1879 – Bancroft and Beerbohm Tree
Squire & Marie Bancroft and Herbert Beerbohm Tree : the proscenium arch
In 1879, Squire and Marie Bancroft took the lease, altering the layout of the theatre once again. Doing away with the pink marble, they built a magnificent proscenium arch in the form of a gold frame and did away with the pit, to install the stalls as we know them today. The alterations caused uproar among the regular ‘patrons of the pit’, but in time they were placated, not least by the introduction of a new bar.
The Bancrofts also introduced matinees, which remained for five strong years, until the theatre was taken in hand by the great Herbert Beerbohm Tree.
A leading light in the London theatre scene, the larger than life Beerbohm Tree attracted glittering, fashionable audiences to his Opening Nights. One of the great actor/managers of the Victorian and Edwardian periods, all who met him fell under his spell. All but for George Bernard Shaw, at the time a critic, who had less than flattering words to impart about his acting prowess.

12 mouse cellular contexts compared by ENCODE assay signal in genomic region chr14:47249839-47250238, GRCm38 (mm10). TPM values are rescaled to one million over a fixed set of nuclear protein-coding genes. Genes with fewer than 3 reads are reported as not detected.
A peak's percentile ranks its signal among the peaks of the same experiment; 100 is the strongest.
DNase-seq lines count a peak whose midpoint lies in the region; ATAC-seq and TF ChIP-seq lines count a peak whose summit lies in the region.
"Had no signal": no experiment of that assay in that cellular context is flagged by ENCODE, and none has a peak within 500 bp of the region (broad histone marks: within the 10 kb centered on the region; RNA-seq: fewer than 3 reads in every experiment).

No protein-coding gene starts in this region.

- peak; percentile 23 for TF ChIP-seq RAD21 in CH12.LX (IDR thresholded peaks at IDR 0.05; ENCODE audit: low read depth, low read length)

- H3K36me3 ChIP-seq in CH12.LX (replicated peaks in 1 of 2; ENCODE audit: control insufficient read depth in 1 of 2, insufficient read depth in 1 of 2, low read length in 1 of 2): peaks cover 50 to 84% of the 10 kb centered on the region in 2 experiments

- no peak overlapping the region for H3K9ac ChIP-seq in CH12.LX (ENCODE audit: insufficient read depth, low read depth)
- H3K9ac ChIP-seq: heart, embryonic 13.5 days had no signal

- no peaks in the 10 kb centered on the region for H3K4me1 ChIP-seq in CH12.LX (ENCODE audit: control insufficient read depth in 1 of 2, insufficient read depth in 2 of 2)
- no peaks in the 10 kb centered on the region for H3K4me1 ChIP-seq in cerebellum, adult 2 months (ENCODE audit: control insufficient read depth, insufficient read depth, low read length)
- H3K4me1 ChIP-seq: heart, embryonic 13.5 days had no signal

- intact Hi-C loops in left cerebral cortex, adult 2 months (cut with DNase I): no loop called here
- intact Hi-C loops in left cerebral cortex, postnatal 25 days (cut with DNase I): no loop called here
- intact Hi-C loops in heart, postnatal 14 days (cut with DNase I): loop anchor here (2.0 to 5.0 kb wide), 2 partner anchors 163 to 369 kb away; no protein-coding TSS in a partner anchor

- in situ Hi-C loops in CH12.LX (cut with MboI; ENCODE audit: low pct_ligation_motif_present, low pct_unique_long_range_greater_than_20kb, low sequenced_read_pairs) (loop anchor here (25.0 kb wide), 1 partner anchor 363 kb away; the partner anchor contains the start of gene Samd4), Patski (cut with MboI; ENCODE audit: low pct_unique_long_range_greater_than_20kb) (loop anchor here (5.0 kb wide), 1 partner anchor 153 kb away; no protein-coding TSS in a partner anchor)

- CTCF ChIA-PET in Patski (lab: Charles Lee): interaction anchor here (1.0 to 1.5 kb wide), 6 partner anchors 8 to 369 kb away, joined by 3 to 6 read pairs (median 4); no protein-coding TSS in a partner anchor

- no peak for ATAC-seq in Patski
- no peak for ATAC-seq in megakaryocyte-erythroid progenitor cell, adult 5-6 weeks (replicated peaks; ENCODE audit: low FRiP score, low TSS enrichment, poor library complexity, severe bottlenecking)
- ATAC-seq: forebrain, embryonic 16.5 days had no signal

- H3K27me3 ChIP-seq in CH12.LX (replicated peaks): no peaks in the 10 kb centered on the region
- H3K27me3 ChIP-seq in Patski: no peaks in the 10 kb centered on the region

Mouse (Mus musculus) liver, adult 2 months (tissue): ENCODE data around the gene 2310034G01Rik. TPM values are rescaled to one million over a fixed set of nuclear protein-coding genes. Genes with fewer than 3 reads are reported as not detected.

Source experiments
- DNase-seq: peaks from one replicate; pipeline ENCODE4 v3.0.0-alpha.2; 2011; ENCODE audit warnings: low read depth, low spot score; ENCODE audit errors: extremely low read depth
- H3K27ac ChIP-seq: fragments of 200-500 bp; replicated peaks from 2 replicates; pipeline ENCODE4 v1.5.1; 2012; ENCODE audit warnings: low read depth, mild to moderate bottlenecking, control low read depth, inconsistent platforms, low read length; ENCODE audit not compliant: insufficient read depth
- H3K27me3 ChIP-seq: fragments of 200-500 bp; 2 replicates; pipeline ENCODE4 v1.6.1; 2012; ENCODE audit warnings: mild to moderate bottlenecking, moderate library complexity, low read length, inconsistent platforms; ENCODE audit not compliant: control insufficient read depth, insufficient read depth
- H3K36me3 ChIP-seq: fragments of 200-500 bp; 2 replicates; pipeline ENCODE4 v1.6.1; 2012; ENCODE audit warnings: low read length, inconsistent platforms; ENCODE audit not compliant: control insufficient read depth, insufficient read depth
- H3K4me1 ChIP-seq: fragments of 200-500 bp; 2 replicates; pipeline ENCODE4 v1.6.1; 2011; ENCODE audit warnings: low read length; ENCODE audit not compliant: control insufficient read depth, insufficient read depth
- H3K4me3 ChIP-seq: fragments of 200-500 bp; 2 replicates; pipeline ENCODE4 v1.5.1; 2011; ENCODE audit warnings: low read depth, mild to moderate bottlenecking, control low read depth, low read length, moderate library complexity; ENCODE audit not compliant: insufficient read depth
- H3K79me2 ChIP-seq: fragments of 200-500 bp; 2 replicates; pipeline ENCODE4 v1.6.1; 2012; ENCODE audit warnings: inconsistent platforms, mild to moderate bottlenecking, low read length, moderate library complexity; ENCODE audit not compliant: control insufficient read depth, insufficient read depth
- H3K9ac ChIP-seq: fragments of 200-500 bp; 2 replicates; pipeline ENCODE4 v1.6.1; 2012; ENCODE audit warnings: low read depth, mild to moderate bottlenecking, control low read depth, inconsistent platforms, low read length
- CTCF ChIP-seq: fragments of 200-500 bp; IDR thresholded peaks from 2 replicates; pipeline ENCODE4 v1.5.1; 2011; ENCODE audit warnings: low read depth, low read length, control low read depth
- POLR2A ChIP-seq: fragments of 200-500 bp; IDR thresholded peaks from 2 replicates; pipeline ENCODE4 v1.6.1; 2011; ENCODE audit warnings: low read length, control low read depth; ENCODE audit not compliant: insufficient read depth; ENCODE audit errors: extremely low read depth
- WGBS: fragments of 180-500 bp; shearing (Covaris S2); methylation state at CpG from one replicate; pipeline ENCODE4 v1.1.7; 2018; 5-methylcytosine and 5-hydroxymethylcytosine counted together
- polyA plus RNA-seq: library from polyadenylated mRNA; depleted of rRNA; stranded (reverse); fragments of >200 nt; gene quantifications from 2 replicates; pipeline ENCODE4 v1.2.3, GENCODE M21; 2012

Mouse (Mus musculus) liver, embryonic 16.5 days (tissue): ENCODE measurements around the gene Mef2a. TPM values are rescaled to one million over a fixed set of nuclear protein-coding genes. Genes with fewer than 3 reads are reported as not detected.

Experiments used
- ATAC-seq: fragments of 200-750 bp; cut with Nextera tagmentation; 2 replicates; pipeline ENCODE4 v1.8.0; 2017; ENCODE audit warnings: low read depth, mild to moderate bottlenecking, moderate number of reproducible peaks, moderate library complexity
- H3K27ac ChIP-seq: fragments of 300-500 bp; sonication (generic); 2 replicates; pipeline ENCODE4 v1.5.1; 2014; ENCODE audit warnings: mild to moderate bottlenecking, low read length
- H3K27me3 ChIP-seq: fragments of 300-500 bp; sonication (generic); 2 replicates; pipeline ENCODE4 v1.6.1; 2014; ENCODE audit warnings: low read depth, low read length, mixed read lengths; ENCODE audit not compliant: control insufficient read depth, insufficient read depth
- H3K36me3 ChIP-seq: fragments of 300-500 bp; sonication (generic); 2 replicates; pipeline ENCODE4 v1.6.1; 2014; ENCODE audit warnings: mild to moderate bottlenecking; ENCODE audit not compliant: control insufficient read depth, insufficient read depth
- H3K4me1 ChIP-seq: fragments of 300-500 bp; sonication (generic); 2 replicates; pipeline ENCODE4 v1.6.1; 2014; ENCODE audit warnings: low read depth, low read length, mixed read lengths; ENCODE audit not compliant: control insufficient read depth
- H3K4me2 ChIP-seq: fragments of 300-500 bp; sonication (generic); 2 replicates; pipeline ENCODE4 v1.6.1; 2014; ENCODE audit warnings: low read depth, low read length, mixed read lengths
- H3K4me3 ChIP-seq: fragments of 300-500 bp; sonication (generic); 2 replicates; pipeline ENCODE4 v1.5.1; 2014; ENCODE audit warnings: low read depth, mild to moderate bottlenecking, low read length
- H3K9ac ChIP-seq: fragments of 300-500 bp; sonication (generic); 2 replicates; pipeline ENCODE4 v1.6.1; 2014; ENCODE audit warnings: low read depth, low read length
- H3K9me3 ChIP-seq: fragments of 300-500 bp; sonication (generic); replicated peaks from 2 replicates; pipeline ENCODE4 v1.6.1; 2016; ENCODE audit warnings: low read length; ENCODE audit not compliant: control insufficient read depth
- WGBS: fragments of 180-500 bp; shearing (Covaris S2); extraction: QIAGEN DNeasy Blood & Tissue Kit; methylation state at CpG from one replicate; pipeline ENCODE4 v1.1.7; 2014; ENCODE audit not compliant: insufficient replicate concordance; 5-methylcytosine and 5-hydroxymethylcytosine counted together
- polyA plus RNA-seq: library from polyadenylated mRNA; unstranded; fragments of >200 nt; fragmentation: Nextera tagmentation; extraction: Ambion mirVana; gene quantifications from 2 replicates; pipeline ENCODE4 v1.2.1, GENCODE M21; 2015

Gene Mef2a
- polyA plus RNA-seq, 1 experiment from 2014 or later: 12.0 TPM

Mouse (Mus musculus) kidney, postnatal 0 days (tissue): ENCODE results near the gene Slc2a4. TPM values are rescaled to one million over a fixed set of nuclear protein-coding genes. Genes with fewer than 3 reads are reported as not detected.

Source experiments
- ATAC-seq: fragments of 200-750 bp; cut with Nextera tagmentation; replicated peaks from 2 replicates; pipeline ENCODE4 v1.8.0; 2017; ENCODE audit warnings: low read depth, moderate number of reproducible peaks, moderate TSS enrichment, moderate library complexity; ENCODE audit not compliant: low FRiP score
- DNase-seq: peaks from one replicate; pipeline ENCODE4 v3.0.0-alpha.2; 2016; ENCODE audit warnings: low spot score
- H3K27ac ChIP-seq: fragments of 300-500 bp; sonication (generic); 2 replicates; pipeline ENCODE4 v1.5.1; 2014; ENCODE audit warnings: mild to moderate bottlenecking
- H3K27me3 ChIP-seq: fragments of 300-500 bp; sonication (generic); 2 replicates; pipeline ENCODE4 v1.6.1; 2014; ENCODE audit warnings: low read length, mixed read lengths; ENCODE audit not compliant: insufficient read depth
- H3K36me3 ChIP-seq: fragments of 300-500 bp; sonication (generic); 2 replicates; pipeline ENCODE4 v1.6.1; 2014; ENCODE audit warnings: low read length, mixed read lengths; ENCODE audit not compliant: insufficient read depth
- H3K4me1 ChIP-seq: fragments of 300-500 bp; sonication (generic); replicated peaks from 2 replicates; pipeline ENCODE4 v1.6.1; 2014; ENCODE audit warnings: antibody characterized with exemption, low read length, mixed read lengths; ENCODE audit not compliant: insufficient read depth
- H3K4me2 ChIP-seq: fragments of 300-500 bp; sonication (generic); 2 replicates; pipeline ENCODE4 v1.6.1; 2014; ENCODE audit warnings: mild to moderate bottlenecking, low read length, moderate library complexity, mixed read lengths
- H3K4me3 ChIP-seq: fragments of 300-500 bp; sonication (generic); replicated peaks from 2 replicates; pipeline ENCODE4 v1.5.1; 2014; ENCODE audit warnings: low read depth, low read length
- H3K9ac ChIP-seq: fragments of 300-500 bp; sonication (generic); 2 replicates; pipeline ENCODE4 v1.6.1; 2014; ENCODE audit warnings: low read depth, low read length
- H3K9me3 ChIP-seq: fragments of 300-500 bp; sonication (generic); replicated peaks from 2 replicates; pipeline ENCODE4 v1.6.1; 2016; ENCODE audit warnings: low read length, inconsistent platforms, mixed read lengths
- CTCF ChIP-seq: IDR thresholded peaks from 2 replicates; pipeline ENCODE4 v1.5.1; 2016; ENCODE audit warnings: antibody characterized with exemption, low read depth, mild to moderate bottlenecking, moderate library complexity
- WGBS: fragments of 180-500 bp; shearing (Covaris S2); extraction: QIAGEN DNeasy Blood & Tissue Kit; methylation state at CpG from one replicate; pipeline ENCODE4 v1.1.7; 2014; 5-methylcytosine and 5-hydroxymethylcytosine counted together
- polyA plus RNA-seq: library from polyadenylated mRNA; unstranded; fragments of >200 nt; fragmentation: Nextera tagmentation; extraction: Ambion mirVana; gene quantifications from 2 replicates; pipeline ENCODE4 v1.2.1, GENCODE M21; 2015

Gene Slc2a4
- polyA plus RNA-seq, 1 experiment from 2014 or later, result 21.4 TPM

These were wonderful days at the Haymarket, with audiences littered with the likes of Shaw and Oscar Wilde, swanning through the halls backstage, sparring with Beerbohm Tree, insisting on having cardboard tickets printed just for him.
Two of Wilde’s most famous plays premiered at the Haymarket during this time, ‘A Woman of No Importance’ and ‘An Ideal Husband’, and Wilde, much in attendance, was a lively presence in the Royal Box.
Taking for himself the role of ‘Falstaff’, Tree also brought Shakespeare back to the Haymarket, along with George Du Maurier’s ‘Trilby’ in which he saw himself as the ugly, evilhypnotist ‘Svengali’. He and Du Maurier cast the unknown young Dorothea Baird as the heroine ‘Trilby’, to huge success, making Tree a fortune.
After 10 years in spectacular management, Tree moved across the road, knocked down Vanbrugh’s old Theatre and built Her Majesty’s Theatre, moving in as the owner, the star, the director and producer, even living in the theatre.
Did you know? The Theatre Royal Haymarket Archive documents the fascinating history of the theatre. To find out more, click here